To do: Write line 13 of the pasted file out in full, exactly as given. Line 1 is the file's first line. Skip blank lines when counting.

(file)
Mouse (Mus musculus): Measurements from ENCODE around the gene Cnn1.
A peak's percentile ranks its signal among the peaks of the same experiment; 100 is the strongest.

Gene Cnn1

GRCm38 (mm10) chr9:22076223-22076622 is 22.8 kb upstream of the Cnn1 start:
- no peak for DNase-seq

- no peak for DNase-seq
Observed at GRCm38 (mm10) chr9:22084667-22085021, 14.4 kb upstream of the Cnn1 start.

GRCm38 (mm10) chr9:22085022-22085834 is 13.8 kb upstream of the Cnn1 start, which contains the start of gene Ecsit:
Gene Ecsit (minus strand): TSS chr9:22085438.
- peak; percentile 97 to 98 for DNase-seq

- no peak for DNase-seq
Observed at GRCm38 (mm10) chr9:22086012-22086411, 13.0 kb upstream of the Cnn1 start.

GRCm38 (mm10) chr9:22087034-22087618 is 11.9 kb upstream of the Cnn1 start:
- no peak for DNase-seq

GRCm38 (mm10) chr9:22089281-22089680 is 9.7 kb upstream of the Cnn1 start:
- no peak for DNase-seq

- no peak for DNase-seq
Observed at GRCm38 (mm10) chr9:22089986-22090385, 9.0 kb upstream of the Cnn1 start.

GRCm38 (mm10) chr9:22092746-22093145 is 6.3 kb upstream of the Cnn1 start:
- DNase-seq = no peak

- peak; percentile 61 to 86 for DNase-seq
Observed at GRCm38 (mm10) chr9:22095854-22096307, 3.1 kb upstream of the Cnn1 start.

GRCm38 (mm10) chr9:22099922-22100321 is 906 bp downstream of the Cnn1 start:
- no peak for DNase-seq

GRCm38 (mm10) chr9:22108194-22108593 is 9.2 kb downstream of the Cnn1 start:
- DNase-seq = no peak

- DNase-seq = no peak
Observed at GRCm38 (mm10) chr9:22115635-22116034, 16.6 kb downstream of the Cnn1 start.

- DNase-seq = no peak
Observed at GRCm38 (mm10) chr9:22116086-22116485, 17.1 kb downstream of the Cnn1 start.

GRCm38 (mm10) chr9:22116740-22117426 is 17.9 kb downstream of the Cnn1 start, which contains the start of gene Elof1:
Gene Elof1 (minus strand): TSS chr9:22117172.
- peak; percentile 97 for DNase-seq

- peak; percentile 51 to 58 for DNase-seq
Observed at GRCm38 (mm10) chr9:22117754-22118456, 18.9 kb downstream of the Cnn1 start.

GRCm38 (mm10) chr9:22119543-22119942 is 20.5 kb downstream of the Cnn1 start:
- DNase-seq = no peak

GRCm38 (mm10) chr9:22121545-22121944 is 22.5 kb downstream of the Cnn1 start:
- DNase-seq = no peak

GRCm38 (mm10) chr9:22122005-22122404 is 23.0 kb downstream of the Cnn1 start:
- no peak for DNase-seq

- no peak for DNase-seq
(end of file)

GRCm38 (mm10) chr9:22087034-22087618 is 11.9 kb upstream of the Cnn1 start: